LeBron grew up in Akron, only a bike ride away from Cleveland, the city that drafted him into the NBA several years back. He took the Cavaliers to the NBA finals and to the best regular season record in the NBA, but he couldn’t take them to the NBA Title, and he clearly was reflecting on whether he had the supporting cast up there to reach the Promised Land. Last summer, LeBron became a free agent, and in an effort to bring him to their own cities, a number of teams paid tribute to him like he truly was the King. Loyalty would suggest that he listen to their offers, tell the owner of his hometown Cavs to bring in some other superstar athletes “or else …” and then presumably re-sign with a Cavaliers team that has been stuffed to the brim with talent. It is certainly hard to believe that the Cavs owner wouldn’t have done whatever was in his power to make that happen. In any event, being a modern fellow, LeBron eschewed the path of loyalty and left Ohio for a more temperate climate. He became, in short order, the most hated athlete in America today.
Frankly, I’m not sure that basketball fans would have denied him the right to bolt for Miami if he played his cards properly. It has become an accepted reality in sports that free agent athletes move on -- and do so for all sorts of reason. If LeBron had held a press conference, humbly apologized to his home town fans, and said simply that he has spent all his life in Northeast Ohio and wanted an opportunity in his mid-20s to live in a different place and play for a team that presents a whole new set of challenges, I don’t think anyone would have begrudged him that. Sure, he might get some boos from the Cleveland faithful when he went back home to play, but to everyone outside of Cleveland, he’d be treated like any other ballplayer in a free agent era. Only a slave doesn’t have a right to move to a different city and get a new start there.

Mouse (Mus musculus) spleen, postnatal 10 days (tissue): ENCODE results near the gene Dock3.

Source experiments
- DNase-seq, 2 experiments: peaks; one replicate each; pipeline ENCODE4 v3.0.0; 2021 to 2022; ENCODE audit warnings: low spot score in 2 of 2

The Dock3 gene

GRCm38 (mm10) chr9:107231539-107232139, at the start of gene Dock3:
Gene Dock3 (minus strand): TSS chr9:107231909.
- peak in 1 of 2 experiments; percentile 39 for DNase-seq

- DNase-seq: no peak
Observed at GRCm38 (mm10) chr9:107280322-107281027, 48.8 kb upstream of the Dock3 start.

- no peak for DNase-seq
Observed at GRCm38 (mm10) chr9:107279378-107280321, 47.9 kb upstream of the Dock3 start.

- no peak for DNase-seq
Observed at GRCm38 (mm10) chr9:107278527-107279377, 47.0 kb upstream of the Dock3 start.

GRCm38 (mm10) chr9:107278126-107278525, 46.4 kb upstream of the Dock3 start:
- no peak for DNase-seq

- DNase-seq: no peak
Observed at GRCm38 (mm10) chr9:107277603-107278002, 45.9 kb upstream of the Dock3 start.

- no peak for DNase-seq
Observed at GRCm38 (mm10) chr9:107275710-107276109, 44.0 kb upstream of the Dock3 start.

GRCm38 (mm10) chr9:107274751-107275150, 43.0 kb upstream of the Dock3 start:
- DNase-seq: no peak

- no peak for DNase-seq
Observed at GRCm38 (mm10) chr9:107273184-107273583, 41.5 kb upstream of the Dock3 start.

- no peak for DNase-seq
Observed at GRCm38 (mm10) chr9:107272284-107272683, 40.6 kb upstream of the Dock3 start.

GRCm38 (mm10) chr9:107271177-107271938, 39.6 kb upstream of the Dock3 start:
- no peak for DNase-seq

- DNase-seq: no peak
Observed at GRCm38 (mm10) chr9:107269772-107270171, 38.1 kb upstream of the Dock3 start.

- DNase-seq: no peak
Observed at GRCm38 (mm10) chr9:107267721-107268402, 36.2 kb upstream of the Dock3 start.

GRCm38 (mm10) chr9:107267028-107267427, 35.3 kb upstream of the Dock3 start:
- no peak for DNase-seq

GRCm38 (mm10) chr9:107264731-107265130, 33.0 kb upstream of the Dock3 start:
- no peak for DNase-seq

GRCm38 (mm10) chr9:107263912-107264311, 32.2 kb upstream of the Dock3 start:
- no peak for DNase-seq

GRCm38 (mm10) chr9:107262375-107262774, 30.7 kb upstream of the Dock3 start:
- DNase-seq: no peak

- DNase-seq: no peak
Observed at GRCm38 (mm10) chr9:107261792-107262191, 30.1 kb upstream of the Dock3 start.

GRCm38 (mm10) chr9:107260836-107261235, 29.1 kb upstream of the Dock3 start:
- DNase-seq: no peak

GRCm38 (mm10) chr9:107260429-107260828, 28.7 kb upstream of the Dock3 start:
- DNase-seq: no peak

LeBron’s problem was not his decision to go to Miami. It was the unbelievably insensitive and narcissistic way that he announced the decision … and then subsequently celebrated the announcement. It began with an hour long ESPN show, in which he essentially held himself out as more valuable than the Hope Diamond. In the solipsistic world of LeBron, it was as if all the universe was waiting to hear which planet the good Lord would endow with intelligent life … only in this case, LeBron played the role of the good Lord, and Miami played the role of our beloved Earth. He manifested no apparent concern for the city and fans of northeast Ohio. It’s as if a man left a fiancée without even leaving a goodbye letter. In fact, it came across more as a goodbye middle finger when LeBron showed up in Miami, stood on the stage with the two other superstars he would be joining, and strutted about like Gulliver in Lilliputia. Strike that – it wasn’t Miami that LeBron was treating like Lilliputia, but Cleveland. Truly, that was LeBron’s message to the folks back home: he enjoyed his time in Lilliputia, but he and his superstar buddies needed to get on with their lives. If ever you needed to see what disloyalty tasted like, this was it.
Fast forward to this past week, and you will have heard LeBron, for the first time, utter the words “I apologize” in reference to “the decision.” Clearly, he wasn’t apologizing for choosing the Heat but for the way he did it. To be sure, his apology lasted perhaps ten seconds, if not less, but you could feel that LeBron may now actually recognize what he had done. It’s one thing to be disloyal. It’s another to pee all over the concept of loyalty. Even in the modern world, that concept still means something.